70 governments back just transition declaration

Sunday was Health Day at COP28 and saw the launch of the Declaration on Climate, Relief, Recovery and Peace, including commitments from 70 governments and 39 organisations to focus on climate finance for highly vulnerable and fragile settings.

Signatories agreed an initial package of financial, programming and partnerships solution, including immediate support to the most vulnerable countries and communities and those operating in fragile and conflict affected settings to address climate shocks and stressors.

Commenting on the declaration and the need for a just transition, ambassador Al Suwaidi, COP28 director-general, said: “Climate change impacts everybody but we are not all being affected equally. In fragile and conflict-affected settings, extreme weather events affect three times as many people annually compared to other countries. Despite this, people living in extremely fragile states receive a fraction – up to 80 times less – of climate finance compared to those in non-fragile states.”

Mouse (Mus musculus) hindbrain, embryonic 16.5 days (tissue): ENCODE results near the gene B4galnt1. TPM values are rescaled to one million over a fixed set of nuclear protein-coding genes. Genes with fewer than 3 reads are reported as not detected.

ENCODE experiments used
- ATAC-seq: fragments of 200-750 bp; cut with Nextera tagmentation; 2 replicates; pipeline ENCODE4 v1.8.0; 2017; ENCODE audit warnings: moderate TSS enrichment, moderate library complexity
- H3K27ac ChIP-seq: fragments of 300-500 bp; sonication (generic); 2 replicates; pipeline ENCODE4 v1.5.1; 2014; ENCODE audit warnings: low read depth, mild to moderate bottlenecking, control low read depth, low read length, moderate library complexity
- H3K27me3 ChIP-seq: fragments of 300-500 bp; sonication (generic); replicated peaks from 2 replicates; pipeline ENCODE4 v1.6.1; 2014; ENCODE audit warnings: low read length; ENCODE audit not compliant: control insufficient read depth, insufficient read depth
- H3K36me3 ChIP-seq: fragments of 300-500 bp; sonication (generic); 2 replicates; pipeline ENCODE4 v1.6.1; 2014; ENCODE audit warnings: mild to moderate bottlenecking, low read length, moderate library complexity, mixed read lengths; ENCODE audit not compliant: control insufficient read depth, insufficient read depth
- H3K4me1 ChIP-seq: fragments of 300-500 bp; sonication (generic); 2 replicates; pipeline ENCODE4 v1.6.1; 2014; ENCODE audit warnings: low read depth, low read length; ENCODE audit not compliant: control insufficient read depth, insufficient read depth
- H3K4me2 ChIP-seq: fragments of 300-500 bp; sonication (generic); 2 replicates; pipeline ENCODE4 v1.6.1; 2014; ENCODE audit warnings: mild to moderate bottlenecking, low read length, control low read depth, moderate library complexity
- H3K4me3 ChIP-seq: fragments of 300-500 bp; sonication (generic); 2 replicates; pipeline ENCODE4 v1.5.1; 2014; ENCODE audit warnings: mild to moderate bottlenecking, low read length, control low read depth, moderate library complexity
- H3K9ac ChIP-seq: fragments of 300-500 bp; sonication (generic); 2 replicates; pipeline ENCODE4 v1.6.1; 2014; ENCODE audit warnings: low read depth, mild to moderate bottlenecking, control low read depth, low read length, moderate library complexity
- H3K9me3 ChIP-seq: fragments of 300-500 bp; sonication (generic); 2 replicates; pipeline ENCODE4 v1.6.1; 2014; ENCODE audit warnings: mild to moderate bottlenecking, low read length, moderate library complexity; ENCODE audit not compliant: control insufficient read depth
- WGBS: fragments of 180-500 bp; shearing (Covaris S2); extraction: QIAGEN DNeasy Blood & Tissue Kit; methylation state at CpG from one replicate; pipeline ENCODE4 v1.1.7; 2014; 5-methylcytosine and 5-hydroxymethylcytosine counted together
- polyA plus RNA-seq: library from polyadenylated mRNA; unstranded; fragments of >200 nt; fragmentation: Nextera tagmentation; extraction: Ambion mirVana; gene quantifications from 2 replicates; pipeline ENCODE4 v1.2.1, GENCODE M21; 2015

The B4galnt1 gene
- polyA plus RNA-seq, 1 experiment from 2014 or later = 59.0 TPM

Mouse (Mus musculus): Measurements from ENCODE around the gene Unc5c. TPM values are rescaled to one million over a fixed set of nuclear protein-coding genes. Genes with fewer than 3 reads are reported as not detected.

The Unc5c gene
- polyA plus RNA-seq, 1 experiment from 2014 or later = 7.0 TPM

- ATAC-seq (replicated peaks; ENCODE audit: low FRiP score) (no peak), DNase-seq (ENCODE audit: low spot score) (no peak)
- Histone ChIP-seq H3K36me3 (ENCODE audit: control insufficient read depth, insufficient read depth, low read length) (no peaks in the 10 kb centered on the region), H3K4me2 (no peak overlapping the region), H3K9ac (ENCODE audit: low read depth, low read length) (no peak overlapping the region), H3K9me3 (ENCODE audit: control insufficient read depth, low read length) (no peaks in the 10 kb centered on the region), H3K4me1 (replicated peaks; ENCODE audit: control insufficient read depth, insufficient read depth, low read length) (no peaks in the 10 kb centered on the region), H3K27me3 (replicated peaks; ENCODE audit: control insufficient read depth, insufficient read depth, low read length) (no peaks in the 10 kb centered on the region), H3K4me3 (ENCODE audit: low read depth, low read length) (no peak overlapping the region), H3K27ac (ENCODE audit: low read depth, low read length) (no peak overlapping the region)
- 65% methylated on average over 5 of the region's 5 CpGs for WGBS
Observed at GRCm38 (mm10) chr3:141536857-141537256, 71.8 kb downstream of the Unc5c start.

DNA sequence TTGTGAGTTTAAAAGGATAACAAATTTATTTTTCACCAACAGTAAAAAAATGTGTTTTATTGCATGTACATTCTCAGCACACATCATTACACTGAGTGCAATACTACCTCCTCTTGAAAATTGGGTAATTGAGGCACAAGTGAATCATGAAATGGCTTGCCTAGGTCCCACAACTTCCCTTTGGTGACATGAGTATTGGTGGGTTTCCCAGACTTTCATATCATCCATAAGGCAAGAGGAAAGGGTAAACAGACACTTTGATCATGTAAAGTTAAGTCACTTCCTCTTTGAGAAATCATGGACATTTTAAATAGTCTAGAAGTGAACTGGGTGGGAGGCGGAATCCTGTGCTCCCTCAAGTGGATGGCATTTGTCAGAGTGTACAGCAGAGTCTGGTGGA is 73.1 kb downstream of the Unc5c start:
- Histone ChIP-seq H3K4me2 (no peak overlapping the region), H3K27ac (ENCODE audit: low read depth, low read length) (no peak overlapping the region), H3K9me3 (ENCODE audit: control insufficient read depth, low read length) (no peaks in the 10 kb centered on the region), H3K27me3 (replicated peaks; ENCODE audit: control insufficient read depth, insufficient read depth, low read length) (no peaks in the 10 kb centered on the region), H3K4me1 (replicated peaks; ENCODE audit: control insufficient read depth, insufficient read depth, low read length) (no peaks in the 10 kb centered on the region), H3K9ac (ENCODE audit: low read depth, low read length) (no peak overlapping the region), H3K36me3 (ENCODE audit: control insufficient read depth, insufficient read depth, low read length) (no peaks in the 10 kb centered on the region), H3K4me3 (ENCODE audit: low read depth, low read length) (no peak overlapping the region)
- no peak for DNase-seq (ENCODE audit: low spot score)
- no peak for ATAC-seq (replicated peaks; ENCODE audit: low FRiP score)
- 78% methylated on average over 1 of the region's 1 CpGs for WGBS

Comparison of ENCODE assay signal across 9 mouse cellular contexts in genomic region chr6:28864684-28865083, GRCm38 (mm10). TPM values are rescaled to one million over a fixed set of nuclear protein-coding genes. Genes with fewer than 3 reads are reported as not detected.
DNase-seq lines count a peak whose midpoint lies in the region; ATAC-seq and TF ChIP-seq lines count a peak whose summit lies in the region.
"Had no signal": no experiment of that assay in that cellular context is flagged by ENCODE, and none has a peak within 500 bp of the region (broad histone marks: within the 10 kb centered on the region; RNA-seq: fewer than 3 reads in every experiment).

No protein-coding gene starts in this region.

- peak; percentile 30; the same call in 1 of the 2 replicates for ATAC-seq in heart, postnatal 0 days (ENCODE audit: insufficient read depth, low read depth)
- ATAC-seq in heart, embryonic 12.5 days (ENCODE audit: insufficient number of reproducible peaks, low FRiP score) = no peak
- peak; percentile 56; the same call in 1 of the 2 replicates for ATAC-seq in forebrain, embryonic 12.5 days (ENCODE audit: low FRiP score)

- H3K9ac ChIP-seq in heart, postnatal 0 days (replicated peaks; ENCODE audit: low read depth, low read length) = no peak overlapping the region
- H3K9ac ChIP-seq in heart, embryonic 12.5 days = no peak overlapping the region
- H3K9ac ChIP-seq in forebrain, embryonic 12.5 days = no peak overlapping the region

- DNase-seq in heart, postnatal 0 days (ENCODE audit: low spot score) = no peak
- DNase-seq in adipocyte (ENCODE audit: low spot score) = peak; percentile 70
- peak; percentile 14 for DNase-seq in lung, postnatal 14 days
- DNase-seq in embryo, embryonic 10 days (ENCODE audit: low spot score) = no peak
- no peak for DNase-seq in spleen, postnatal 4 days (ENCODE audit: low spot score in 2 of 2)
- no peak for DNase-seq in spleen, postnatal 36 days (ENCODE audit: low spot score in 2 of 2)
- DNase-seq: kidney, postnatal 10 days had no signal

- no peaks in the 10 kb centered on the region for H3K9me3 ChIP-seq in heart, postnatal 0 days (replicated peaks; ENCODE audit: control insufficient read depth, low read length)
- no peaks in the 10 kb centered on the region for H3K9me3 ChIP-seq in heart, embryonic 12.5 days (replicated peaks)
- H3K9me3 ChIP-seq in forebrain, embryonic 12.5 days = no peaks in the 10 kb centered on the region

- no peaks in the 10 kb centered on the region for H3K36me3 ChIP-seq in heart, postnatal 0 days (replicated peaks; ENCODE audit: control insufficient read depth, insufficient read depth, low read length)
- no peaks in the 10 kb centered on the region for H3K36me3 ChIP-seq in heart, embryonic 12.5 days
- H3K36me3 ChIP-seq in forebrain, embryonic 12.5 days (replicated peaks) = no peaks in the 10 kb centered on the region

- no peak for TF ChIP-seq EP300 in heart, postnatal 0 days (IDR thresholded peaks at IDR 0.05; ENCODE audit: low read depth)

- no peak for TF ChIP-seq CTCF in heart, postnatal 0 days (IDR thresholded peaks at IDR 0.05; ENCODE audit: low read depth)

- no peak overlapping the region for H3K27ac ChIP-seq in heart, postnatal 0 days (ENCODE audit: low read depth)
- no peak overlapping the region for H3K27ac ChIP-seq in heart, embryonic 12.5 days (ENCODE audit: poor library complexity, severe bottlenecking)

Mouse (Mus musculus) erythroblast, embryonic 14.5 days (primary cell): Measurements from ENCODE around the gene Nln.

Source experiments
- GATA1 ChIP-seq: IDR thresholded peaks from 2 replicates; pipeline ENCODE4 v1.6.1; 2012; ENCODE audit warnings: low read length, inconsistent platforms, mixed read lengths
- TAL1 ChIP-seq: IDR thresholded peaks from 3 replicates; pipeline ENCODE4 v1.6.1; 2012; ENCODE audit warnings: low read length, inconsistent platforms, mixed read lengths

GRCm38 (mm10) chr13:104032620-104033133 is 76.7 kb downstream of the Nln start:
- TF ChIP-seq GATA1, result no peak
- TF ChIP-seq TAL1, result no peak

Net zero financial policy taskforce launches

Yesterday also saw the launch of the Taskforce on Net Zero Financial Policy which will engage policymakers on recommendation 10 from last year’s High-Level Expert Group report “to accelerate the road towards legislation.”

A statement said the initiative marks the first time global players have been brought together on net zero to engage specifically on climate and whole-of-economy transition issues.

The focus of the taskforce will be to ensure the credibility and accountability of 1.5C-aligned net zero emissions commitments by non-state actors is underpinned with coherent policies and regulatory certainty.

Ken Ofori-Atta, chair of the V20 and minister for finance of Ghana, commented: “Pushing international financial reform can be enabled by ambitious domestic action, which is why we are advancing together Climate Prosperity Plans among our members. Our goal is not merely to survive this climate crisis. What we want is to thrive, what we desire is prosperity. We expect the Net Zero Task Force to play a critical role in ensuring and enabling industry and trade with investment and supply chain opportunities for our domestic and regional private sector players.”

Oil and gas decarbonisation accelerator takes off